The PCC had a history of being very strict with regards to its standards; it suspended the University of Southern California from the conference in 1924, performed a critical self-study in 1932, and a voluminous report was compiled by Edwin Atherton in 1939. The PCC had a paid commissioner, an elaborate constitution, a formal code of conduct, and a system for reporting student-athlete eligibility.
Despite this, the conference was wracked by scandal in 1951. Charges were made and confirmed that University of Oregon football coach Jim Aiken had violated the conference code for financial aid and athletic subsidies. After Aiken was compelled to resign, Oregon urged the PCC to look at similar abuses by UCLA football coach Red Sanders. The conference spent five years attempting to reform itself. In 1956, the scandal became public.
The scandal first broke in Washington, when in January 1956, several discontented players staged a mutiny against their coach. After the coach was fired, the PCC followed up on charges of a slush fund. The PCC found evidence of the illegal activities of the Greater Washington Advertising Fund, run by Roscoe C. "Torchy" Torrance, and in May imposed sanctions.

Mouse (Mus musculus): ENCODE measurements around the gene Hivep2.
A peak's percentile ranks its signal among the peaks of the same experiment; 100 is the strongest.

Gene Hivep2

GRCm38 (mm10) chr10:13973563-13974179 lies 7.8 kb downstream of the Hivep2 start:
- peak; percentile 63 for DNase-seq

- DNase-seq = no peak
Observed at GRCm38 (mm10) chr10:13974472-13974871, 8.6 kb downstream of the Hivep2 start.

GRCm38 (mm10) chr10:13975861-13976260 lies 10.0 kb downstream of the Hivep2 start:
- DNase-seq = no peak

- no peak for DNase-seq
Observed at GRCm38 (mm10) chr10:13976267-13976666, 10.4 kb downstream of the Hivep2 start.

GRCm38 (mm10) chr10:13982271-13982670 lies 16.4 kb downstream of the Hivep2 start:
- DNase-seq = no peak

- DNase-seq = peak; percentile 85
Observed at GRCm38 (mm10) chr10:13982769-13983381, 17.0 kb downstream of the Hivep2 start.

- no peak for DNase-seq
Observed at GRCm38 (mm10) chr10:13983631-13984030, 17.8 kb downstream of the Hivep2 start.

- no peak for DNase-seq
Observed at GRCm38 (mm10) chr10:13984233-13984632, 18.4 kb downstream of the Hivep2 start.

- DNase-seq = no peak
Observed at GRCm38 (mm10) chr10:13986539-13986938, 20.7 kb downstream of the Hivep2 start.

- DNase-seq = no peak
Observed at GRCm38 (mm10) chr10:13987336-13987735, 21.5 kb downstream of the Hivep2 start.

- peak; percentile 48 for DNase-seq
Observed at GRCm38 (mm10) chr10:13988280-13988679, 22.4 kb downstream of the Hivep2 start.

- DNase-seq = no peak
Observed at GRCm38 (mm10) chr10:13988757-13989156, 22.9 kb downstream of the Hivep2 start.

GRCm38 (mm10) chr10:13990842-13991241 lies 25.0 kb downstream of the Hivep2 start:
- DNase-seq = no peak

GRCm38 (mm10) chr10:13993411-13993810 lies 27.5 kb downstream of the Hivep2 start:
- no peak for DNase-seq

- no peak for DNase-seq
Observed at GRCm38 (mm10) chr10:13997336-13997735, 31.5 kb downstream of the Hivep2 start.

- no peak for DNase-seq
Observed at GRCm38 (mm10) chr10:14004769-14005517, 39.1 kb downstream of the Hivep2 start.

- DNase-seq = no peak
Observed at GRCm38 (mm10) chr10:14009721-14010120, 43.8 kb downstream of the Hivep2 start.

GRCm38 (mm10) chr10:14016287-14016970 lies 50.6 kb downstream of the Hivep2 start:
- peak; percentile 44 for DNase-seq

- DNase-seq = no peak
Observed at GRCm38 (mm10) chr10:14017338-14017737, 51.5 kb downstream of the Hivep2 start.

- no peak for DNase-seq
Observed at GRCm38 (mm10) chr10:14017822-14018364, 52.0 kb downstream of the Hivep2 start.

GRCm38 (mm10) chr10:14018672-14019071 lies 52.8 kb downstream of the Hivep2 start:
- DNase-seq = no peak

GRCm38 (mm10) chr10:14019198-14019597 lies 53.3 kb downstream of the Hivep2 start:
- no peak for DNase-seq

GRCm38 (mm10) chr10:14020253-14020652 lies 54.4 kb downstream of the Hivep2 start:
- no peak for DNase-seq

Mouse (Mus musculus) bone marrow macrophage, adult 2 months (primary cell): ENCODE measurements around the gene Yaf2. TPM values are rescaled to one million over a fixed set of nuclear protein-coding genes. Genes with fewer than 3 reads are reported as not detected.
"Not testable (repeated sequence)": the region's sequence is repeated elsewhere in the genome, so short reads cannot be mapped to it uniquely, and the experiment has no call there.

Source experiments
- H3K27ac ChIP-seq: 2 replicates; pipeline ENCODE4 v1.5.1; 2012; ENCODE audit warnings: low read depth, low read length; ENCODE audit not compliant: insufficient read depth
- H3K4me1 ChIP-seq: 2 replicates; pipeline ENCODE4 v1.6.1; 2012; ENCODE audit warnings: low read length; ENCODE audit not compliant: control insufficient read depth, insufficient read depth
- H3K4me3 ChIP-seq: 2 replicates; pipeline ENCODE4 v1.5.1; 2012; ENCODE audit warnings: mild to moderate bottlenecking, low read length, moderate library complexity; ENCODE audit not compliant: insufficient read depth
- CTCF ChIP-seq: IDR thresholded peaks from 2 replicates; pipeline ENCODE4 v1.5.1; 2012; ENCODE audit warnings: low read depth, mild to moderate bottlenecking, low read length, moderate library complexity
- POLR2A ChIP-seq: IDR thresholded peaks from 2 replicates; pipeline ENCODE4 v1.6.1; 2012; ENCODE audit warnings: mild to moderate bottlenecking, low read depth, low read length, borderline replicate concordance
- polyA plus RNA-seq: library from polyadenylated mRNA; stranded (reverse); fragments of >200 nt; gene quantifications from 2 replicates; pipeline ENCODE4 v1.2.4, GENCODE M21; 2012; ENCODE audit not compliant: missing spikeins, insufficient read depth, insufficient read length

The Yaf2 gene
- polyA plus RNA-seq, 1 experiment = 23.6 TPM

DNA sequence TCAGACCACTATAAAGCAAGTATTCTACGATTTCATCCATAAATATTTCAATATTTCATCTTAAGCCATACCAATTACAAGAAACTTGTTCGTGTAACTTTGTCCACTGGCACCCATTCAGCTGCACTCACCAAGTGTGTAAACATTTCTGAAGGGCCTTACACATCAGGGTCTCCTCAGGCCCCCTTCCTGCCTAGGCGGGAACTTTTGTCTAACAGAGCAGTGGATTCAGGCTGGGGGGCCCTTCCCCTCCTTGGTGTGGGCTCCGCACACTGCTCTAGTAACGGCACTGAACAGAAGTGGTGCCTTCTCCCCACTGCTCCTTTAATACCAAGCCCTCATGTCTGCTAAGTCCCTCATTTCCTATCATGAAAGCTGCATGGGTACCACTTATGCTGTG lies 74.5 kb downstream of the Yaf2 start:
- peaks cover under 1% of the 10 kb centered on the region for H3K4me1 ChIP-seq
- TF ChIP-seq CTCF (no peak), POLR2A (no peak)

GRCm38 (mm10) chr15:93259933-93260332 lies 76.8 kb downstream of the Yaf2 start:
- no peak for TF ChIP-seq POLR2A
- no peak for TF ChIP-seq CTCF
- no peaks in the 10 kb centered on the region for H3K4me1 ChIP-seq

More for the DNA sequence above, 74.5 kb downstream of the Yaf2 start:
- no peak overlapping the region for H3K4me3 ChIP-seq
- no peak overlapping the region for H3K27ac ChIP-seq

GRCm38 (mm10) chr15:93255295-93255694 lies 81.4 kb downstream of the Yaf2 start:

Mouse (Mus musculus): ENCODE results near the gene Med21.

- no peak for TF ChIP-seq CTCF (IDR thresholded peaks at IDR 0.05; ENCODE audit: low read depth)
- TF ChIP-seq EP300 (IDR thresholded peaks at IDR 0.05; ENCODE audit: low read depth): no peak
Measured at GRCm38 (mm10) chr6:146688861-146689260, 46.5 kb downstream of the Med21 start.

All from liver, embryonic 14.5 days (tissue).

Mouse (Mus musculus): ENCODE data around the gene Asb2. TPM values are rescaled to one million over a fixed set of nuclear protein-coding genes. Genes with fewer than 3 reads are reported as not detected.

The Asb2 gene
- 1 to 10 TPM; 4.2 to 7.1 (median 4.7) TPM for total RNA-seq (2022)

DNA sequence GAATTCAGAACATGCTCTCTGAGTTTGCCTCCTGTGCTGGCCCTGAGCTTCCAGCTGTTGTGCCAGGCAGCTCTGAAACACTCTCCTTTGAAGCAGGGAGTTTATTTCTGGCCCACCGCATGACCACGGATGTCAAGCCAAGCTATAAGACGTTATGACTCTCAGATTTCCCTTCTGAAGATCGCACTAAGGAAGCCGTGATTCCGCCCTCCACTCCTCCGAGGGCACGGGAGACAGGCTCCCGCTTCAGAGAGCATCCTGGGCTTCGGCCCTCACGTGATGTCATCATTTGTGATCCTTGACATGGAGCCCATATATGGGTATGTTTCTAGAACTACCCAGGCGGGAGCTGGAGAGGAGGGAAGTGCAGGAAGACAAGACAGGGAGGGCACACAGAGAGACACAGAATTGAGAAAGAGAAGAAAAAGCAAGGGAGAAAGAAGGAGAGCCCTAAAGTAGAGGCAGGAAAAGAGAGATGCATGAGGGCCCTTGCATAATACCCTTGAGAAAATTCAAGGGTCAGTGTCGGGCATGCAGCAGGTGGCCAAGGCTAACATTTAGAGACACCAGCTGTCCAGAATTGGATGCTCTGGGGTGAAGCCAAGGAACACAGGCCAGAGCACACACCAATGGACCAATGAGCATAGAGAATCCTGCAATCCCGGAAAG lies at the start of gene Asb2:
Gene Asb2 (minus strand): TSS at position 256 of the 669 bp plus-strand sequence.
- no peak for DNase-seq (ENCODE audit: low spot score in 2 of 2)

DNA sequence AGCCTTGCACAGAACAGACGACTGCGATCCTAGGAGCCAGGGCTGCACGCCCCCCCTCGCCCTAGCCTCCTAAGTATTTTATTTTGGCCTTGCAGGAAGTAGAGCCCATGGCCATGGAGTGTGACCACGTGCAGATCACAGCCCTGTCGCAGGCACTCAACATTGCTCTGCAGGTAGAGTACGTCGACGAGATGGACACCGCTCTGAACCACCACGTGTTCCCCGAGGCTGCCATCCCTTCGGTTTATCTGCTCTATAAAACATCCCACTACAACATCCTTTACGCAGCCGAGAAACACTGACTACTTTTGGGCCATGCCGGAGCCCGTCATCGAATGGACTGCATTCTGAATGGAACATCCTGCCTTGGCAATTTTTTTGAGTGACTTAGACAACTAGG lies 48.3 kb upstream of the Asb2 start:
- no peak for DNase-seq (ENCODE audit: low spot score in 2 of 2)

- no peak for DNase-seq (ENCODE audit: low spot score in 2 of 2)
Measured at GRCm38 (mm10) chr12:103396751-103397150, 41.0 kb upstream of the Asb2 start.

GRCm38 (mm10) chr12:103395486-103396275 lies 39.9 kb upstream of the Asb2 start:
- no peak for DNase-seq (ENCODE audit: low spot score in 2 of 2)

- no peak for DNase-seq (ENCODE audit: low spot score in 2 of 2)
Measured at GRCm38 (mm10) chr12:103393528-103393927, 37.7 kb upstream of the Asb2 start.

In March, allegations of illegal payments made by two booster clubs associated with UCLA, the Bruin Bench and the Young Men's Club of Westwood, were published in Los Angeles newspapers. UCLA refused for ten weeks to allow PCC officials to proceed in their investigation. Finally, UCLA admitted that, "all members of the football coaching staff had, for several years, known of the unsanctioned payments to student athletes and had cooperated with the booster club members or officers, who actually administered the program by actually referring student athletes to them for such aid." The scandal thickened as a UCLA alumnus and member of the UCLA athletic advisory board blew the whistle on a secret fund for illegal payments to USC players, known as the Southern California Educational Foundation. This same alumnus also blew the whistle on Cal's phony work program for athletes known as the San Francisco Gridiron Club, with an extension in the Los Angeles area known as the South Seas Fund.